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Comment PDF Heat Transfer

The Shotgun Approach: Removal of Fouling Deposits on Heat Transfer Surfaces in Coal-Fired Process Heaters & Boilers

By Alan Cross |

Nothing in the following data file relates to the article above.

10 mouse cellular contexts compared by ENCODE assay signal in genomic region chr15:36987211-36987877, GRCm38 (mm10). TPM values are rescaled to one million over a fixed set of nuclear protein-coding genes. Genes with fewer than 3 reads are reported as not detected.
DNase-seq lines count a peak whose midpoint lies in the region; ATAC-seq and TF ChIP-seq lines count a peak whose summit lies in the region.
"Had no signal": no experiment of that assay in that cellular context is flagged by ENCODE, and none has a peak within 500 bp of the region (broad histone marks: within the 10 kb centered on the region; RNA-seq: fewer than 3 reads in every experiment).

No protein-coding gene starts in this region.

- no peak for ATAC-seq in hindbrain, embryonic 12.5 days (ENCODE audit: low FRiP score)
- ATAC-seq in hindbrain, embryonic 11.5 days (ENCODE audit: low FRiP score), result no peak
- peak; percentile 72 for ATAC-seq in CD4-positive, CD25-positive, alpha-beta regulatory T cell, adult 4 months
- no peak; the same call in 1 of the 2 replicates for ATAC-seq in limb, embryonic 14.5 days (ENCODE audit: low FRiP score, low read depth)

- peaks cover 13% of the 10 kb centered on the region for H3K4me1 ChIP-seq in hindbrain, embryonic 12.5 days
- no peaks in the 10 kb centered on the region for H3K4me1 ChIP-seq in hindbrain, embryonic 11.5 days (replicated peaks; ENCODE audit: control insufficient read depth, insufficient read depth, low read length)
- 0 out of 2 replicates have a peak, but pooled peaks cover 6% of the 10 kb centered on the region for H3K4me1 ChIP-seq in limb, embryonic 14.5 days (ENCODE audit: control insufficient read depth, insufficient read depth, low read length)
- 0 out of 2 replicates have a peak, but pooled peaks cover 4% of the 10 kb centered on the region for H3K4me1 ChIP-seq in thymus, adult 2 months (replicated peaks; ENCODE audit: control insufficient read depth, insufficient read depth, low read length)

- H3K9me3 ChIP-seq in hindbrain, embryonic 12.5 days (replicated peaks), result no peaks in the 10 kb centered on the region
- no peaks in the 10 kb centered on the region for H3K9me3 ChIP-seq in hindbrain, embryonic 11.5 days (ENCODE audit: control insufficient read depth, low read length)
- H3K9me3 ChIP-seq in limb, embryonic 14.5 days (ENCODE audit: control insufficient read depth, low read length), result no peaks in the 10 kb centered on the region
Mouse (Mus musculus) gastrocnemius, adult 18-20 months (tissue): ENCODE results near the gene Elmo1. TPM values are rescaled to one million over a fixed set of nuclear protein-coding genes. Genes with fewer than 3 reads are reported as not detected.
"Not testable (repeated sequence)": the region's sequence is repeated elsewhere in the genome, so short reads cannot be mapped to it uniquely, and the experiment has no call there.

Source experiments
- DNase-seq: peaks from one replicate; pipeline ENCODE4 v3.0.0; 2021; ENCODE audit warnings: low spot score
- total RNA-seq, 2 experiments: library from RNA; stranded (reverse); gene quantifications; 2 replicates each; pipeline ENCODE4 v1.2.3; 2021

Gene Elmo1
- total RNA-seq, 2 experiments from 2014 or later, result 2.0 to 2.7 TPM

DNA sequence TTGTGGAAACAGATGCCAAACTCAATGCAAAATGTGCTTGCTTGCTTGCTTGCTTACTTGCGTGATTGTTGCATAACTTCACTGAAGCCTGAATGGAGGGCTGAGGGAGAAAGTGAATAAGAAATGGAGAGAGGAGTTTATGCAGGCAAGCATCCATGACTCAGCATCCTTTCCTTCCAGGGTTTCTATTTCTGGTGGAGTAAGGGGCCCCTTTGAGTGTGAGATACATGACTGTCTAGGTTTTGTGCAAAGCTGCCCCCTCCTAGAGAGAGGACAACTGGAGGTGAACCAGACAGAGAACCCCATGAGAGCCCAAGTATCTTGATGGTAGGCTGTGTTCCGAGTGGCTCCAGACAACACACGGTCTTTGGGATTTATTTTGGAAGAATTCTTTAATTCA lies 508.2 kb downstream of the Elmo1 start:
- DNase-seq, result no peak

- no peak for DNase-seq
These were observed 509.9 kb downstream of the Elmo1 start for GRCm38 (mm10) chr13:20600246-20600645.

The heat transfer sufaces of coal-fired process heaters and boilers often undergo severe fouling. If left intact, such deposits, consisting of slag from mineral matter contained in the coal, can reduce heat-transfer-surface availability, reduce thermal efficiency and cause corrosion. If the deposits are adherent and cannot be removed by conventional steam soot-blowers, shutdown and more rigorous cleaning is required. Maintenance personnel have been known to use shot cleaning as a means of removing stubborn deposits. Operating costs for heaters and boilers of the type described above, can be reduced, due to increased on-stream time, through installation of permanent, on-stream shot-blasting equipment for adherent deposit removal. This equipment consists of strategically placed semi-automatic shotguns (see box below), utilizing steel shot backed by a solid propellant in the form of shotgun ammunition. The ammunition contains the normal quota of shot, backed by a tailored amount of propellant such that the shot impact force on tube fouling deposits would be several or many times that created by conventional soot-blowers. Calculations based on realistic cost data [7], indicate that if an outage of 15 days per year could be avoided, through…
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